FeaturedHealthcareDoes GDPR Impact My Therapy Practice?

Security of data and confidentiality is an ethical concern and a requirement that therapists must abide by in their line of work. Client confidentiality is not just the details of a therapy session; it also includes the therapy session. Therapists will rarely acknowledge or disclose clients who attend therapy. 

Therapy is often regarded as a safe place where patients can share their secrets or whatever is bothering them. Such data is a goldmine for cybercriminals, especially if the patients are famous. Fortunately, the EU introduced the General Data Protection Regulation (GDPR) in May 2016, and it was implemented two years later on May 25th, 2018.

As a therapist, you’re classified as a data controller in the GDPR since you are responsible for purposing and processing your client’s data. According to the GDPR, you’re required to inform your clients about how you process and safeguard their data.

GDPR will affect your practice in several ways, such as:

1. Clarify Data Processing Roles

According to the GDPR, there are two data processing roles- data controllers and data processors. Singleton practitioners are classified under data controllers as they decide the data to collect and store. Therapists who work under agencies are classified as data processors as they follow set procedures and guidelines.

2. Implications On Your practice

As a practice, GDPR will affect how you handle and process client data. Every process needs to be transparent and lawful. Your clients have to give consent before you can use their data, and the consent has to relate to the intended purpose.  GDPR gives clients control, unlike the previous Data Protection Act, in which companies relied on presumed consent.

GDPR has handed clients more power over the way their data is used. The new law has also strengthened the rights of customers and increased accountability for the data holder.

Now that you know how GDPR will impact your practice, how do you prepare for the GDPR?

3. Awareness

Start by informing your clients and employees that the laws have changed. Always inform your clients every time you intend to use their information. Also, explain to the clients why you need their information and ask for consent before using it.

4. Review How You Seek Consent

Read the guidelines published by the ICO on how to seek consent and review your standard practices using the consent checklist. Be sure to review existing consents and ensure that they are GDPR compliant.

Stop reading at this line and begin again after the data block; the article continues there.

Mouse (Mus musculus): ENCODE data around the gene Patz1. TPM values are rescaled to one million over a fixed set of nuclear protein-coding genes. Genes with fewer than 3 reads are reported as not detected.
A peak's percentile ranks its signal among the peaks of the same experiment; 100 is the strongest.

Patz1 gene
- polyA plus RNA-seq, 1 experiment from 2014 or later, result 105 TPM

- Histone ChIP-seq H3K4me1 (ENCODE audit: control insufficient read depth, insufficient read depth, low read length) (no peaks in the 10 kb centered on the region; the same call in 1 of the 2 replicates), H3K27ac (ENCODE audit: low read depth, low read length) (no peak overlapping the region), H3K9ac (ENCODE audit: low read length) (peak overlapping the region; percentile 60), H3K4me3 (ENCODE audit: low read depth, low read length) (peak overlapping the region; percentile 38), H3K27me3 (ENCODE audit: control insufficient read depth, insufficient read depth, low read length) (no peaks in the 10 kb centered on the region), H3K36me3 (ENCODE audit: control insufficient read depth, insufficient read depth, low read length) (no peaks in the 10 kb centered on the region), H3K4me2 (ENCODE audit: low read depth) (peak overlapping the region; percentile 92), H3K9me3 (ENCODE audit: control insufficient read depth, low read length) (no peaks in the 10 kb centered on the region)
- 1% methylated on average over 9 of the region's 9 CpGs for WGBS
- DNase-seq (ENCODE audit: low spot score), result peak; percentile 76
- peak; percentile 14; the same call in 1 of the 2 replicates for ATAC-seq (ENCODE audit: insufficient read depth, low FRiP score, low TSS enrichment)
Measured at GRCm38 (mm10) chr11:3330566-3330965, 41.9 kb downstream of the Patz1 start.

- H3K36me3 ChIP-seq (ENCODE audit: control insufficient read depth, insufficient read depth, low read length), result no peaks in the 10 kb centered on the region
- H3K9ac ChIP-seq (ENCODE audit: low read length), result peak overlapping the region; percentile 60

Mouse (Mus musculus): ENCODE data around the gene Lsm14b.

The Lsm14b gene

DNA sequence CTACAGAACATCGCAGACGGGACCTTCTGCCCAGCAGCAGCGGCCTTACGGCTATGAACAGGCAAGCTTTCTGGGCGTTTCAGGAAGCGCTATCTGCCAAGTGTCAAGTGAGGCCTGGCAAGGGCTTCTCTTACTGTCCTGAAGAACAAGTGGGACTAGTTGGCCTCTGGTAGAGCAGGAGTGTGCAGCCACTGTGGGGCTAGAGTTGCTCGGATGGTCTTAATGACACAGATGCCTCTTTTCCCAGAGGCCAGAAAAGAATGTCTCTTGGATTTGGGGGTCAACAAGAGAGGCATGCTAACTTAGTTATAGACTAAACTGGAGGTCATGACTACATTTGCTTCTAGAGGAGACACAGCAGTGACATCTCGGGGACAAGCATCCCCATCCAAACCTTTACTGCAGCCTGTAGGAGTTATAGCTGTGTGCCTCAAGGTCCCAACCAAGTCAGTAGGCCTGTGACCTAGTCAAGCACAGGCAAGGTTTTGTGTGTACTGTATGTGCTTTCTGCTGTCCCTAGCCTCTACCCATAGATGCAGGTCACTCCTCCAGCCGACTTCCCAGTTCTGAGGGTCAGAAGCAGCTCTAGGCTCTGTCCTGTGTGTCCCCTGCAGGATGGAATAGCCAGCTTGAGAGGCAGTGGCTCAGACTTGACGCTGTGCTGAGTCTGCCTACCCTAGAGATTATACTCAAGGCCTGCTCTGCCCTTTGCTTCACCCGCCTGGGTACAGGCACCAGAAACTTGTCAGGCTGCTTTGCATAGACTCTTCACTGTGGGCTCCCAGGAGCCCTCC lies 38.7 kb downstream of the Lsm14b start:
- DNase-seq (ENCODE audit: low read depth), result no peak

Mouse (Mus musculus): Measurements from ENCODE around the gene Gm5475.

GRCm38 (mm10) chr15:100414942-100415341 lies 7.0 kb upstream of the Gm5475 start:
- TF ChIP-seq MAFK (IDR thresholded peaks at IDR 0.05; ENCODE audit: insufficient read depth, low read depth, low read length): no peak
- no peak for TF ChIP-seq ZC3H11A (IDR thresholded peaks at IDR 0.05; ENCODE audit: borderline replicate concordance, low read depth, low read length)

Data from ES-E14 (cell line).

While you review, existing consents also review how you seek consent for children’s data. According to the GDPR, the minimum age a kid when a kid can give consent for data collection is 16. However, in the UK, the minimum age can go as low as 13. If your client is younger than the set age, you need to seek consent from the parents or guardians.

5. Map Your Data

Identify where your clients’ data is stored and document what you intend to do with the data. Identify who has access to the data and risks that could lead to data loss or data breach. Review the data and determine which data to keep. Clean up any data that has no real benefit to you or your clients.

6. Implement Security Measures

Develop security measures to safeguard your clients’ data. Implement these security measures to contain and reduce the risk of data breaches. Also, confirm that your suppliers are compliant, especially if you outsource software and security systems.

7. Subject Access Requests

Start by updating your procedures to comply with the GDPR. Your clients have a right of subject access, which allows them to see any information collected about them. If a client requests access to their data, the new law dictates that you should grant the request. The client should not incur any cost for this request.

According to the GDPR, you have one month to comply with such a request. You can also decline the request if it’s excessive or manifestly unfounded. Requests to access will become a norm in your practice, and thus you want to have the data well stored. If you’re handling a large number of clients, you can develop a system where clients can access their data online.

Data is a valuable asset; it gives insight into your clients. As a therapist, it’s your role to help your clients get better but also protect their data. Implementing GDPR will help you protect customer data.

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Digital Health Buzz!

Digital Health Buzz!

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One comment

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    February 25, 2020 at 5:47 pm

    Very interesting article. The information security is nowadays widely applied to any industry or business.
    The General Data Protection Regulation (GDPR) is applied to organizations that collect or process data from European residents or have a residence in the UE. If an organization selling products or services, has facilities, or runs a web site in the EU, the GDPR is applied. The non-compliance of the GDPR might be penalized with fines of up to 20 million euro or the four percent of the annual incomes, and the Organizations shall make a report to the regulatory Authorities within 72 Hours after a security infraction has been detected.


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